Group Size 

It is ideal for both safety reasons and the quality of the session to keep the group to 6-10 kids for every leader. Leaders can keep track of their kids in addition to giving them better ski instruction. It can be hard to find enough leaders with ski experience, but there are other tasks a leader without ski experience can aid with such as getting equipment on and off, taking kids to use the bathroom or to warm up, and supervising for dangers


courtesy of NENSA

These are guidelines. In making your decision, be sure to take the following into account: 

​Factors that make things worse:

  •  wind chill factors
  • long distance from heated space
  • lack of shelter from wind
  • poorly dressed skiers
  • younger and less experienced skiers
  • longer race course
  • remember that skating will be very slow in extremely cold temperatures

Factors that make things better:

  • plentiful sunshine
  • nearby heated space
  • shelter from wind
  • warmly dressed skiers
  • older or more experienced skiers
  • shorter race course
  • classic may be more satisfying for very cold conditions

Possible dangers of extreme cold:

  • frostbite
  • lung damage
  • eye damage

Remember, skiing is supposed to be fun, not frigid!

Other Safety Considerations

Alaska is a unique place and the dangers present can be quite significant. Each village undoubtedly has it’s own dangers, most of which are probably well known amongst the locals. If you are not a local, it is a good idea to consult with someone about the specific dangers or safety issues that might be special to that area.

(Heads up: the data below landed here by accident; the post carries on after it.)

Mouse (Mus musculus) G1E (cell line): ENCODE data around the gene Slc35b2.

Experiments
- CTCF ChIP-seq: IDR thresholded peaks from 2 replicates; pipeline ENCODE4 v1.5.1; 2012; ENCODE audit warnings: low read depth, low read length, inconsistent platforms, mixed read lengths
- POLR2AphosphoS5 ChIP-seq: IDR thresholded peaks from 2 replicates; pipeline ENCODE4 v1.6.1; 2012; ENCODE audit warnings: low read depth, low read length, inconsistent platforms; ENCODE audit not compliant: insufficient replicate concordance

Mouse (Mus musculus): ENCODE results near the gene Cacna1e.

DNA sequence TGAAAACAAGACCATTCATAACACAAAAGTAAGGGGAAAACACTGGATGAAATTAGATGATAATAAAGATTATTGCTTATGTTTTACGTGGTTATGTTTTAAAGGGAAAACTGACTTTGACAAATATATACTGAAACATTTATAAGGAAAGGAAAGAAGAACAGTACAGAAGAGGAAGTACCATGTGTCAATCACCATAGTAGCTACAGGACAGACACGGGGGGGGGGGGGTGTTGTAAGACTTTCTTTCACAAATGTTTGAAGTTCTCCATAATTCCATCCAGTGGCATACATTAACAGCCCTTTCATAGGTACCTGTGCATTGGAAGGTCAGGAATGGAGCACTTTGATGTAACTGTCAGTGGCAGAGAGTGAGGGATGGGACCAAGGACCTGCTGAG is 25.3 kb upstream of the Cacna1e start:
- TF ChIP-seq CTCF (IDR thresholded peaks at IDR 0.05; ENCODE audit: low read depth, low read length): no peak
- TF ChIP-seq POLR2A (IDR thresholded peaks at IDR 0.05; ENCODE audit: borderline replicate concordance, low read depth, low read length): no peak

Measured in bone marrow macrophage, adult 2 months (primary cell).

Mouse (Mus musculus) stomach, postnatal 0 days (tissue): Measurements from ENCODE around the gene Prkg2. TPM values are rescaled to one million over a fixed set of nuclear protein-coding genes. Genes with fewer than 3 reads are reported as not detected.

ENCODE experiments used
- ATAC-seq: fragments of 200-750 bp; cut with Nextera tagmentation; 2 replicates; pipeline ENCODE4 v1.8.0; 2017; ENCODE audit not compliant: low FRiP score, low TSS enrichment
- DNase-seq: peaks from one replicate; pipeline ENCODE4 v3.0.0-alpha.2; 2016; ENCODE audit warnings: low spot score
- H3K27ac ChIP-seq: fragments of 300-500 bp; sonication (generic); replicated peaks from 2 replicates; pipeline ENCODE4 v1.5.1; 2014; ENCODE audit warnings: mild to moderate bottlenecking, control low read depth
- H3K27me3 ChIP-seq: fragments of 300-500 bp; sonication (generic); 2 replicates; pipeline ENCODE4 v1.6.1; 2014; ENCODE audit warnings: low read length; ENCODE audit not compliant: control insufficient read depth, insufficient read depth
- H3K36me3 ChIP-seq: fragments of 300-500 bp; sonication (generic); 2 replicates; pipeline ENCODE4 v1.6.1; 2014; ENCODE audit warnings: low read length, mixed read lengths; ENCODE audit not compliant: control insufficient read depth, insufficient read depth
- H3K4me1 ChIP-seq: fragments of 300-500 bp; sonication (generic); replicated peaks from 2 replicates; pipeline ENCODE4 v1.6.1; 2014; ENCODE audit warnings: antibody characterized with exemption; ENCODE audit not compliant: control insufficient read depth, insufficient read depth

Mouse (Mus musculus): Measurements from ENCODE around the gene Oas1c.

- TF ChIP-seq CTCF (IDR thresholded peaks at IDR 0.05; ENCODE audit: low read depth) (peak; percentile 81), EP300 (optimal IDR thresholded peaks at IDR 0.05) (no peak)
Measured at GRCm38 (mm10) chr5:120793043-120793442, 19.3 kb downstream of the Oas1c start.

Some things to consider:
  • Animals: things like bears, moose, rabid foxes, and rabid dogs should all be avoided
  • Water/Ice: many villages are near rivers or other bodies of water. Check the ice before skiing across it
  • Visibility: fog or storms can be intense in certain areas leaving low visibility

It is important to establish a safety plan before you begin. Be sure kids know what to do if they find themselves in certain situations, such as an animal encounter, getting lost, or getting injured. Be sure all adults know your plan as well. Leaders should carry extra water, food, hat and gloves with them at all times.